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Originally published March 8, 2010 at 8:56 PM | Page modified March 8, 2010 at 9:07 PM

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Seahawks trade Seneca Wallace to Cleveland

Seneca Wallace, a backup Seahawks quarterback, has been traded to the Cleveland Browns for a 2011 draft pick.

Seattle Times staff reporter

Seneca Wallace received a fresh start from a familiar face on Monday when Cleveland acquired the Seahawks' backup quarterback in a trade.

Mike Holmgren, the Browns president, received a quarterback familiar with his offensive system, having coached Wallace for six seasons in Seattle.

Seattle settled for an undisclosed choice in the latter half of the 2011 draft, and provided another reason to suspect the Seahawks will be looking for a quarterback early in next month's draft.

As a Seahawk, Wallace will best be remembered for the 28-yard pass he caught at Qwest Field early in the NFC Championship Game four years ago. As a Brown, Wallace will have the chance to be part of a rebuilding process under Holmgren, the coach who oversaw his development with the Seahawks.

"This will give Seneca a chance for a fresh start," Seattle general manager John Schneider said in a statement released by the team. "The Browns front office's familiarity with his abilities will give him an opportunity to compete for playing time. We wish him nothing but the best."

Wallace played seven seasons with Seattle, serving as Matt Hasselbeck's backup the past five. His role with the Seahawks was a question mark because of the team's need to find a quarterback of the future. Hasselbeck is entering the final year of his contract, and while he will remain the starter in 2010, many in the NFL expect the Seahawks to draft a quarterback with one of the three choices they hold in the first two rounds.

If Seattle were to choose a quarterback that high, that would have left Wallace competing with Mike Teel to be the third quarterback on the roster. Teel was Seattle's sixth-round pick last season, and while he played better than expected in exhibition games as a rookie, whether he will develop into a capable starter remains a question.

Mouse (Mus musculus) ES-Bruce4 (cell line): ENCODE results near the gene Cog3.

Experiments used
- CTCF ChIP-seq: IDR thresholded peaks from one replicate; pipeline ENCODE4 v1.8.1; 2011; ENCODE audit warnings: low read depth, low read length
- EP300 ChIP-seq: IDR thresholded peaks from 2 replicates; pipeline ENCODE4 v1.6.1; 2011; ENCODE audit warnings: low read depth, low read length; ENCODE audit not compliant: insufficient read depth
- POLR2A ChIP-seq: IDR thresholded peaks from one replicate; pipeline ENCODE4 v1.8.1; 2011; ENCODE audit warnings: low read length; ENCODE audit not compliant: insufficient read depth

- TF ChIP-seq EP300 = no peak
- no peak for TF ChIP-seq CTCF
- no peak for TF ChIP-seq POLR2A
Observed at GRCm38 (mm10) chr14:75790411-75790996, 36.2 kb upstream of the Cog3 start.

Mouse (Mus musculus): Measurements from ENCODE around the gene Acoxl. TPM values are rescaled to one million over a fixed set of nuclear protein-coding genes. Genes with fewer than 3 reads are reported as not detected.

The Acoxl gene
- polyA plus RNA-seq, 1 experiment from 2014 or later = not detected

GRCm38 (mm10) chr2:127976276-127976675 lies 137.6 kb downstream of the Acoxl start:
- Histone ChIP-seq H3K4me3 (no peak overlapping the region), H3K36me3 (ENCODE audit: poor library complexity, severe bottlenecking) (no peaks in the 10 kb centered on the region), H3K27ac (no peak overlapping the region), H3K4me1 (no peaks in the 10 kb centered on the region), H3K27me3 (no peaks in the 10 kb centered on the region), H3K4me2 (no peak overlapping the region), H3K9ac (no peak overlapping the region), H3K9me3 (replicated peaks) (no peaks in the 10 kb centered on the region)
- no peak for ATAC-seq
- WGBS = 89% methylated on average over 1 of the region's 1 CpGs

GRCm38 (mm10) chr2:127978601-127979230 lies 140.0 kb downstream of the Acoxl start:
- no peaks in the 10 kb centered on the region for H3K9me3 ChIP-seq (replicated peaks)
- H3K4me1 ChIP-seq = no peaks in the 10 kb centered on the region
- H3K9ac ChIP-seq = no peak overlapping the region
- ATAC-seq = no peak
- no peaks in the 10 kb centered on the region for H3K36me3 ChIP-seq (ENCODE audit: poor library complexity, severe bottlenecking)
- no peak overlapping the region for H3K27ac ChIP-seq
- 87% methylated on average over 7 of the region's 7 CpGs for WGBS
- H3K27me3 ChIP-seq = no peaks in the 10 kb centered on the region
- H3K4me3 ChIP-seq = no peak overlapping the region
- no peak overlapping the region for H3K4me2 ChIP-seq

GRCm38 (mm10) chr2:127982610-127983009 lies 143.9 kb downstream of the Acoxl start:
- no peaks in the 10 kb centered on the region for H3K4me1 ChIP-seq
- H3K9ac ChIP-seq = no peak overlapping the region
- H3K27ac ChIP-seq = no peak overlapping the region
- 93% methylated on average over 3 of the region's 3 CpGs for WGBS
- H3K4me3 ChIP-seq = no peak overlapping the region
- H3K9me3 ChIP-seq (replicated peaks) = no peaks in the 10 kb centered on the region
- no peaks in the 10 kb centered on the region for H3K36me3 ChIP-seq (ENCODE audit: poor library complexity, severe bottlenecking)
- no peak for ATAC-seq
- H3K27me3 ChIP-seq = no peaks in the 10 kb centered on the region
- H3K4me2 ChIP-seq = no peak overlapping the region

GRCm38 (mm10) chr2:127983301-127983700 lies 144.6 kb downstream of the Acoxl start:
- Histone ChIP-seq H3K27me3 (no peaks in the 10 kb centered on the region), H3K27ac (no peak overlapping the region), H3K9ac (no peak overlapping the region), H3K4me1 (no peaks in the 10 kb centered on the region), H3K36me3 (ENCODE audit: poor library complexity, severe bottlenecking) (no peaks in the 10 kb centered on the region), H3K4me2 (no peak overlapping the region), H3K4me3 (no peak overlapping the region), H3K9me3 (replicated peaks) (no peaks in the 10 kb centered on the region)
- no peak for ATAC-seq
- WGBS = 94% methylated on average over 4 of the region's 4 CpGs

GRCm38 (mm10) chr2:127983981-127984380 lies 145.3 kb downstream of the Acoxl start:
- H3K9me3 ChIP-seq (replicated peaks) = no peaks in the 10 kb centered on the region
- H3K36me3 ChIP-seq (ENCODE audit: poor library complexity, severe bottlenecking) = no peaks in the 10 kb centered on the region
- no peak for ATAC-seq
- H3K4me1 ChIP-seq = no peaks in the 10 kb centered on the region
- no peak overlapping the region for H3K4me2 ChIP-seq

Wallace was established as an adequate backup, filling in for Hasselbeck in three of the previous four seasons. In 2006, Seattle went 2-2 with Wallace as a starter after Hasselbeck suffered a knee injury. In 2008, Wallace led the Seahawks to a comeback victory on the road at St. Louis and had a streak of 184 consecutive passes without being intercepted.

Wallace's performance declined last year under a new offensive system. The playbook will change again after Seattle hired coach Pete Carroll and offensive coordinator Jeremy Bates. Instead of waiting to see where Wallace might fit in this new scheme, if at all, Seattle will take a later-round pick in 2011 from the Browns and give Wallace an opportunity in Cleveland's wide-open quarterback race.

Currently, the Browns have Derek Anderson and Brady Quinn under contract, though Anderson has a roster bonus due later this month and might not remain on the team.

Wallace's athleticism made his potential to contribute at other positions a fertile topic for training-camp speculation. Could he return punts or perhaps catch passes? Last season, Wallace was used as a wildcat quarterback or lined up at wide receiver.

For all that speculation, Wallace has four regular-season receptions in his career and had one punt return, which he fair-caught.

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In Cleveland, he goes to a franchise run by the man who believed in him as a quarterback above all else. Holmgren and Seattle's coaches first worked with Wallace at the Senior Bowl in 2003 when Wallace was coming out of Iowa State, and several NFL executives said Wallace would be better off playing another position in the NFL.

But Holmgren believed in his ability as a quarterback. That's why Seattle drafted him in the fourth round in 2003, and it's the reason Cleveland traded for Wallace.

Danny O'Neil: 206-464-2364 or doneil@seattletimes.com

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